Mrs Gonzalez argued in 1986 that the crime of abduction is expressly excluded from the amnesty law because, until the victim or his remains are found, the crime is ongoing. The military courts promptly claimed jurisdiction and applied the amnesty law. Mrs Gonzalez had not achieved justice, but the principle she had argued survived and has been used by Judge Guzman as a key element in his strategy.

Judge Guzman's second stroke of luck was a matter of evidence. Like other mass murderers before him, Pinochet has not left a paper trail linking himself to his crimes. No written orders have come to light from Pinochet to his subordinates ordering them to carry out arbitrary detentions, torture and killings. But the events of the Caravan of Death do provide a direct link.

The 72 victims who fell on each stop of General Starck's helicopter convoy were largely connected with the copper mines - trade unionists, mine workers, engineers, mine managers. Many had reported voluntarily to the military bases when they were called in after the coup to be relieved of their jobs, only to find themselves imprisoned. Chile's armed forces, it is easy to forget, were at the time seen as less prone to the overthrow of democracy than many others in Latin America. It had been a matter of some pride in Chile that democracy had deeper roots than elsewhere on the continent. It was a matter of pride, too, to many of the officers.

So when General Starck arrived and ordered that prisoners be shot without trial, he occasionally encountered some resistance from constitutionally minded officers in charge of the jails. They demanded to know on whose orders such atrocities were to be committed. General Starck answered that he had the authority of the supreme commander, no less - thus supplying Judge Guzman with a vital link in the chain of evidence.

Pinochet's next defence, his immunity as a self-appointed senator-for-life, was perhaps the gravest insult to Chile's still partial return to democracy, however much Chile's elected representatives might struggle to live with this stroke of realpolitik. Whatever the final outcome of Judge Guzman's case, the supreme court, by a majority of 14 to six, has restored both dignity and credibility to Chilean democracy and for that alone must be applauded.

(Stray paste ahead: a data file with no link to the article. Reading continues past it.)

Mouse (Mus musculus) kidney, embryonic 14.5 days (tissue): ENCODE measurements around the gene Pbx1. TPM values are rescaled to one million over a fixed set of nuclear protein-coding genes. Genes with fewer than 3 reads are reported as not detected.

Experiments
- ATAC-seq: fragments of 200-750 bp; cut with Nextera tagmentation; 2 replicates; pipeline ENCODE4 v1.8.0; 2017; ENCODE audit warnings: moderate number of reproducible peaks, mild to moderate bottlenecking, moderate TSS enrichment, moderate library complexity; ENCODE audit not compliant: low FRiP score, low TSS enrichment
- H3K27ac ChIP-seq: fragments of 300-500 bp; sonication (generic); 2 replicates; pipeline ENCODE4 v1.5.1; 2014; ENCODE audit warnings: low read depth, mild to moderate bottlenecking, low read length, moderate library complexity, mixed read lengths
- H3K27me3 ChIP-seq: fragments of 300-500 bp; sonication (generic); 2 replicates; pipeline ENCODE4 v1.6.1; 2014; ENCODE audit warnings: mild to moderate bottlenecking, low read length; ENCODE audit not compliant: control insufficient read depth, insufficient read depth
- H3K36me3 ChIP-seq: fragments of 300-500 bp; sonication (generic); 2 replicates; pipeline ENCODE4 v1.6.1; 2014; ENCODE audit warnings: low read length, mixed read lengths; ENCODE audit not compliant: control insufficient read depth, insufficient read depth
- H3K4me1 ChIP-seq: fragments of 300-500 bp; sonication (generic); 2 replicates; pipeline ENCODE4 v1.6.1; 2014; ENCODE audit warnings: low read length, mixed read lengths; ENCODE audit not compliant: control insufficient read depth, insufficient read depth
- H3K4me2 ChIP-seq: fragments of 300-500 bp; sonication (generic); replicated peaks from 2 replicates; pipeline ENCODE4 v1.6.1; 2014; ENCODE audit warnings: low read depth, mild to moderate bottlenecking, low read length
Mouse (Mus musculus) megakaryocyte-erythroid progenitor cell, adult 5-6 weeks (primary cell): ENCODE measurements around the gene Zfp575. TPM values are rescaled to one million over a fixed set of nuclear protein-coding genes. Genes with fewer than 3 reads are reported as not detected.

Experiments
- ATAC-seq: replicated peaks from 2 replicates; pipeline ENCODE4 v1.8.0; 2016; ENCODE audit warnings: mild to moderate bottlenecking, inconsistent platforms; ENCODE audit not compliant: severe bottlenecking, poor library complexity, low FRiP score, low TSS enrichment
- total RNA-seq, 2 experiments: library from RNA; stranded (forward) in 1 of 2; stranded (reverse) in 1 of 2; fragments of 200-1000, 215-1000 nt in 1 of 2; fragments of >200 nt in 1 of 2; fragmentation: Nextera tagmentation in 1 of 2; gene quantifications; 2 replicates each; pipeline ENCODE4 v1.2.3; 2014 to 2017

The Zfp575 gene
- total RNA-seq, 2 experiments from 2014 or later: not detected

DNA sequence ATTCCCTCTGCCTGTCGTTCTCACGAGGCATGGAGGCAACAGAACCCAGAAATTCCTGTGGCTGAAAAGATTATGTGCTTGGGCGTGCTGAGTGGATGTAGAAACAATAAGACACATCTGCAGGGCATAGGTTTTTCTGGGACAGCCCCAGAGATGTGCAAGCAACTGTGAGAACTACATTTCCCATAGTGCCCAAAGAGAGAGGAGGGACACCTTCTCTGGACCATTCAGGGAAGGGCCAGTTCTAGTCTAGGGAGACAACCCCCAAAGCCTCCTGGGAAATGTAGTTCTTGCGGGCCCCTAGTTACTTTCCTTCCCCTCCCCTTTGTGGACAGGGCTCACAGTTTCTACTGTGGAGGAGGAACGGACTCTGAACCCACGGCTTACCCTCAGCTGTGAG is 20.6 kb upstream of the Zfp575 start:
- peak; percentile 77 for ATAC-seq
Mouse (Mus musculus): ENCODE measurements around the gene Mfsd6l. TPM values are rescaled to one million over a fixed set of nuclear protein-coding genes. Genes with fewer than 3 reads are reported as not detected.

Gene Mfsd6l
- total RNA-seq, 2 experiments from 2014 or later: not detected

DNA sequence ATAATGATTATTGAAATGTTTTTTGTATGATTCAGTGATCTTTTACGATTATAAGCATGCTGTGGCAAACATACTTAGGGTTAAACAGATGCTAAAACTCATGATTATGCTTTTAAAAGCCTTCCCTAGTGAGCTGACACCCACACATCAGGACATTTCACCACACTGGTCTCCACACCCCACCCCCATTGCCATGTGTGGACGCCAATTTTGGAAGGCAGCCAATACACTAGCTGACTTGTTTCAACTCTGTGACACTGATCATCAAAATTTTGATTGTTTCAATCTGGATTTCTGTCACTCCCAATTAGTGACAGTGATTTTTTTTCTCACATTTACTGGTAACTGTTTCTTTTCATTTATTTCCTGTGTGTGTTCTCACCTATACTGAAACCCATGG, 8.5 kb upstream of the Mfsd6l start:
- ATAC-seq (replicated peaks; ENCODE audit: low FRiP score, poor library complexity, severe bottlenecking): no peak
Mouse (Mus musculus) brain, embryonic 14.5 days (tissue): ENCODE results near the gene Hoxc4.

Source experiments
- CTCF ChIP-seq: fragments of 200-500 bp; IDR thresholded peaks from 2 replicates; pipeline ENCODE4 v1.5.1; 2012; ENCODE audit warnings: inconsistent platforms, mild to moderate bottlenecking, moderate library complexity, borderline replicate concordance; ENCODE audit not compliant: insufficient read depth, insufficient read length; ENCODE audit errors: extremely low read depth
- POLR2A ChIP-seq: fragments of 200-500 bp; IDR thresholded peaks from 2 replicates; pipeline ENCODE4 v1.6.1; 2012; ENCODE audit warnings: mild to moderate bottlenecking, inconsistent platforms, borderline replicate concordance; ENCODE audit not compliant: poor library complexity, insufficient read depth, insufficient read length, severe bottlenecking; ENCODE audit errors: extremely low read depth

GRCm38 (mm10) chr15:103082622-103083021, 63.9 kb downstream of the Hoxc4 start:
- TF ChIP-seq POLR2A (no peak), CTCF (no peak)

It remains to be seen how many heads of the Pinochet hydra still have life in them. It is still open for a military court to claim the case, but since the supreme court has ruled that the amnesty law does not apply, that option is neither as quick nor as convenient as it used to be.

The head of the armed forces has been quick to express his support for Pinochet, but otherwise there is little the military is able - or is prepared - to do to affect the judicial process. The case will take its course. The mental health of the general must now be examined, though his family are presently refusing to permit what they term an "indignity". To that, Judge Guzman replies that nobody is above the law. Until this week in Chile, that principle was more dishonoured than respected. Today, at least it has a chance
A New Book Detailing what Really Happened in Chile Under Allende's Communism and Pinochet, including interviews with key political figures on both sides, economists, "Chicago boys", ministers, journalists, and Marxist terrorists.

Chile: Two Visions, The Allende-Pinochet Era
by Karen Araujo and Paul Craig Roberts

Note: The book is forthcoming in Spanish from Universidad Nacional Andrés Bello (a Chilean university) and forthcoming in English too (publisher TBA). Both versions will be available from Amazon.com and other major booksellers...